Asked to comment on an incident where a young officer drowned in the sea during an exercise, he said, "There is an inquiry on and whatever the recommendations in terms of the attributability of the individuals concerned, those will be reviewed at appropriate level and whatever action is required, will be taken."

Sub Lt Bipin Kumar had died during a sea swimming drill off the coast of Gujarat on December 20 after which the Navy sacked the Captain of warship INS Talwar from his command responsibilities.
Army losing more men to landmines than war
The Indian Army is losing more personnel during peace times, and more so, while clearing landmines than in any war.

Since October 2002, when the Army began large scale mine clearing operations along the Pakistan border, it has reported 793 causalities of which 411 were killed. An international landmine expert believes that these mind boggling casualties were more due to the defence ministry’s stubbornness from taking any expert help while excavating mines.

Yeshua Moser-Puangsuwan, Asia regional research coordinator for the International Campaign to Ban Landmines, told a select audience here that despite their persistence, the Indian Army was not following standard operating procedures (SOPs) and international practices while forcing soldiers to clear mines.

He said casualties in the Indian Army were comparably more than in any war-torn country like Angola, Mozambique, Bosnia or Croatia. He said over the past few years, more cases of soldiers falling in the trap of landmines were reported from India.

“We have gathered cases of 365 soldiers falling victims to landmine,mostly while clearing mines. This amply means that they were not following SOPs or best international practices,” said Puangsuwan, who has supervised mine clearing operations in Cambodia and other countries.
Army officers honoured for their courage
Over 60 awards, comprising medals for gallantry and distinguished services as well as 11 unit citations, were presented at a solemn investiture ceremony held at the Madras Engineer Group and Centre on Sunday. Bangalore is holding a solemn investiture ceremony after 10 years.

Posthumous awards for five men were received by their relatives.

Presenting the awards, Lieutenant General AK Singh, General Officer Commanding-in-Chief, Southern Command, asked the winners to continue serve the nation.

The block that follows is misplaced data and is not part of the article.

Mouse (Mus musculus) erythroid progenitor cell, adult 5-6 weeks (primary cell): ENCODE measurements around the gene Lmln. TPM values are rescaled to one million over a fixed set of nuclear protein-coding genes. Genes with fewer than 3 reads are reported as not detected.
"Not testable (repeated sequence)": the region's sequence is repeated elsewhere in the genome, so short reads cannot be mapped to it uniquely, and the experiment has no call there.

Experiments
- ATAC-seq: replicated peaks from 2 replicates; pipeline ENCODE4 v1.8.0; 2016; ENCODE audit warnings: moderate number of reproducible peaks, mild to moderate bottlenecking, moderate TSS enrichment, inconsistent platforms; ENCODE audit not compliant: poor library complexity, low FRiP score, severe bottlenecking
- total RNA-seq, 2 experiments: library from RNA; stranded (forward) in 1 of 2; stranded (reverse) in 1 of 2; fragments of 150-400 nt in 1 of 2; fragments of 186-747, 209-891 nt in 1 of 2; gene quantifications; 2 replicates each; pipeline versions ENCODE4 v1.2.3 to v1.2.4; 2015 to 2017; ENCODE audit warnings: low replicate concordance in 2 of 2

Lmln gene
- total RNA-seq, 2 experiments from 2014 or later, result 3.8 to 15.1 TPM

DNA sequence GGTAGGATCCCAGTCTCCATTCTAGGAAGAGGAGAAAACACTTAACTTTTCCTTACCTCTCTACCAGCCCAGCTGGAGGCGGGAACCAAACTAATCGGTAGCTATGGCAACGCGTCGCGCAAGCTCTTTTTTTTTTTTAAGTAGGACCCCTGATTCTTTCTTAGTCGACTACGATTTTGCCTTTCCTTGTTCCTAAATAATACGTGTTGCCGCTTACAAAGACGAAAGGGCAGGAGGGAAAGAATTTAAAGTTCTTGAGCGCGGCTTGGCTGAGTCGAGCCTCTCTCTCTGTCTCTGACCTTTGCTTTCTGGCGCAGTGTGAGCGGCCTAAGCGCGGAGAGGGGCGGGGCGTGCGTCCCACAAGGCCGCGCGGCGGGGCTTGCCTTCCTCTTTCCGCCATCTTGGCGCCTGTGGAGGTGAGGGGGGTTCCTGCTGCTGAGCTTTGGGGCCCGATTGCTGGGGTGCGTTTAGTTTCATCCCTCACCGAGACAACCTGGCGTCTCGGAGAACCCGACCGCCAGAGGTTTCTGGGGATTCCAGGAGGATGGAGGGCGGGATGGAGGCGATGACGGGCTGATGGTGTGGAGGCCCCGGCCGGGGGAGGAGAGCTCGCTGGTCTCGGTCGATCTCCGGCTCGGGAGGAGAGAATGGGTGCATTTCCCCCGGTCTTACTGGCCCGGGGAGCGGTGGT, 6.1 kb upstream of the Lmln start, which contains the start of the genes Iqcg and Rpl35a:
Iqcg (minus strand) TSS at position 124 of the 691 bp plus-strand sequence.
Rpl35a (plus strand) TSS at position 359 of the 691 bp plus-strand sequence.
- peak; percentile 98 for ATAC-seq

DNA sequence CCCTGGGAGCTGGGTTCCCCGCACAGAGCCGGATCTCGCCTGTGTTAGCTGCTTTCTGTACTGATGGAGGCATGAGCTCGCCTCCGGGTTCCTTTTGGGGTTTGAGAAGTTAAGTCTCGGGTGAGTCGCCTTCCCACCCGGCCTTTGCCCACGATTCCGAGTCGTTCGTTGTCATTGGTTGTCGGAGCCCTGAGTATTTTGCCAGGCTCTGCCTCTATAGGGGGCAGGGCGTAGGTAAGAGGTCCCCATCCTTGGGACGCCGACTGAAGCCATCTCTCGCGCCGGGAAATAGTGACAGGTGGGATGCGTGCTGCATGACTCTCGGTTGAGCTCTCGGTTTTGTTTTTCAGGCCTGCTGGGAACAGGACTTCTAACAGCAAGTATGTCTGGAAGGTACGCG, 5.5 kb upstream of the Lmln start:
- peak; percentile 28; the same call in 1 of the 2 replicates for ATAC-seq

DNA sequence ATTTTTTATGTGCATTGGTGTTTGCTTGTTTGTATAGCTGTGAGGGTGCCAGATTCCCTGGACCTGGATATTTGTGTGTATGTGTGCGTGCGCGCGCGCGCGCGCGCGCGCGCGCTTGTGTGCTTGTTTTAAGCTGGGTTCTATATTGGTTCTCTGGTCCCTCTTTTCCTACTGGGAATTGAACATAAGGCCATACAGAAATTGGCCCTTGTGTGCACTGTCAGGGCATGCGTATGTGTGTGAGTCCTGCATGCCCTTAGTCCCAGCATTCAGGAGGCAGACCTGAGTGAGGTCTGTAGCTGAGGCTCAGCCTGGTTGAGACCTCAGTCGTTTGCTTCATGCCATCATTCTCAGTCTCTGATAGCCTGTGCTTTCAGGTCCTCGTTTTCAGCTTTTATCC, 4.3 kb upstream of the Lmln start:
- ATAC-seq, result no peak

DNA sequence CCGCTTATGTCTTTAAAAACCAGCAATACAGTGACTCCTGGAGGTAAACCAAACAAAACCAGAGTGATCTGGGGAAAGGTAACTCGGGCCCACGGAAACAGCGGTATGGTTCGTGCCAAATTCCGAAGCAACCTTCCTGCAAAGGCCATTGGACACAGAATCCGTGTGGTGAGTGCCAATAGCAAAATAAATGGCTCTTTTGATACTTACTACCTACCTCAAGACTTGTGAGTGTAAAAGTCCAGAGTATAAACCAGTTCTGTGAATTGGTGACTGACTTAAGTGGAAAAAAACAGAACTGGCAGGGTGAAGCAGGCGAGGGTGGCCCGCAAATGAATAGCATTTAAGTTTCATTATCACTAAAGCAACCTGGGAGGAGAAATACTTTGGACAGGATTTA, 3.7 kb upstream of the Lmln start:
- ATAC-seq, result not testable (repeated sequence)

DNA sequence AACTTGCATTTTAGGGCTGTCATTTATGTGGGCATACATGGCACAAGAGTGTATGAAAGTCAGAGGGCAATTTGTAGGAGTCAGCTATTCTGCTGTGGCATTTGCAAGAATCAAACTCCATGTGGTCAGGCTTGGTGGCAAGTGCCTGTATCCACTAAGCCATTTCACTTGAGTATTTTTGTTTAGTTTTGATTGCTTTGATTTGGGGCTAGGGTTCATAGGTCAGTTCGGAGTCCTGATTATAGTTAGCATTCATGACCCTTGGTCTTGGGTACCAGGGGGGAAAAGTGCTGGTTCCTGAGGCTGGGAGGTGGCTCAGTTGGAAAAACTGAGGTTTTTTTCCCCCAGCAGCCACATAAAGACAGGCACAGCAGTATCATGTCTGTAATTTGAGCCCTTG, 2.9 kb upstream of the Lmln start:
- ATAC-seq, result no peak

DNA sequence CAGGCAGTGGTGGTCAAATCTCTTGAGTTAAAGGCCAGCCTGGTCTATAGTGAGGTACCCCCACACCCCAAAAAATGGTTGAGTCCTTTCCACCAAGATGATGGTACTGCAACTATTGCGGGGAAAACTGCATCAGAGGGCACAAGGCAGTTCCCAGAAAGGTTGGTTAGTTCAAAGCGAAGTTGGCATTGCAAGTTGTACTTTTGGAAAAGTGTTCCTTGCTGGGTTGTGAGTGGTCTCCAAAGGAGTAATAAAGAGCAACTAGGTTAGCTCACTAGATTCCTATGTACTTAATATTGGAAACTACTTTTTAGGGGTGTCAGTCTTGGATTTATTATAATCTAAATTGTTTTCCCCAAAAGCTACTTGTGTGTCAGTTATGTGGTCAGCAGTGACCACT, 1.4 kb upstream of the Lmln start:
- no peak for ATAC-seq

"The fact that so many young officers won awards, some posthumously, shows young men are leading the country in crises," Singh said, adding that the ceremony, organised by Indian Army's Karnataka and Kerala sub area in Bangalore, is aimed to encourage youngsters to join the armed forces.

Major Atul Garje (Maharashtra), Major Bhanu Chandar (Andhra Pradesh), Sepoy Panneer Selvam Rajendran (Tamil Nadu), Sepoy Nagalingam Panchavarnam (Tamil Nadu) and Sepoy Rakesh Kumar Gupta (Andhra Pradesh) were awarded Sena Medal (Gallantry) posthumously.

Yudh Seva Medal, Sena Medals, Vishisht Seva Medals were also presented at the ceremony.

The following battalions/regiments were awarded General Officer Commanding-In-Chief units appreciations: 9 Horse, 18 Guards, 125SATA Regiment, 201 Army Aviation Squadron (UH), 201 Engineer Regiment, 21 Corps Grid Signal Regiment, 5 Assam, 17 Grenadiers (MOT), 10 PARA (Special Forces), 1 (I) ARMD Squadron and 16 Bihar.

List of awardees
Yudh Seva Medal: Col Amar Ramdasani (Rajasthan)
Sena Medal (Gallantry):Lt Col Siddharth Khanna (New Delhi), Maj Dheeraj Kotwal (J&K), Maj Gaurav Kanwal (Gurgaon), Maj Gaurav Bhatia (UP), Maj Ranjeet Singh (UP), Maj Gurjinder Singh Gujral (Punjab), Maj Mrinal Kumar Shekhar ( Bihar), Maj Sujit Kumar Krisnan (Kerala), Maj Ashish Swaroop (Bihar), Maj Amandeep Singh Aulakh (Punjab), Maj Madhusudan (Karnataka), Maj Sachin Sinha (UP), Maj Aman Ahluwalia (Uttarakhand), Capt Varun Khajuria (J&K), Capt Rati Kanta Mohapatra (Orissa), Maj Navrathan Jaiman (Rajasthan), Sub Ravi Kumar D (Kerala), Hav Bodele Dharmsheel (Maharashtra), L/Hav Lava KB (Karnataka), NK Anirudh Kundu (West Bengal), NK Pawan (Haryana), Sep Bhoopal Singh (Uttarakhand), Sep Bhosale Vikrant Hindurao (Maharashtra) and Sep Daljit Singh (Himachal Pradesh).

Vishisht Seva Medal: Lt Gen Philip Campose (Kerala), Maj Gen Chacho (Kerala), Maj Gen Subroto (West Bengal), Maj Gen Ranjit Singh
(Punjab), Maj Gen (Retd) Tajuddin Moulali Mhaisale (Maharashtra), Maj Gen (Retd) Pralhad Rao Muttagikar (Karnataka).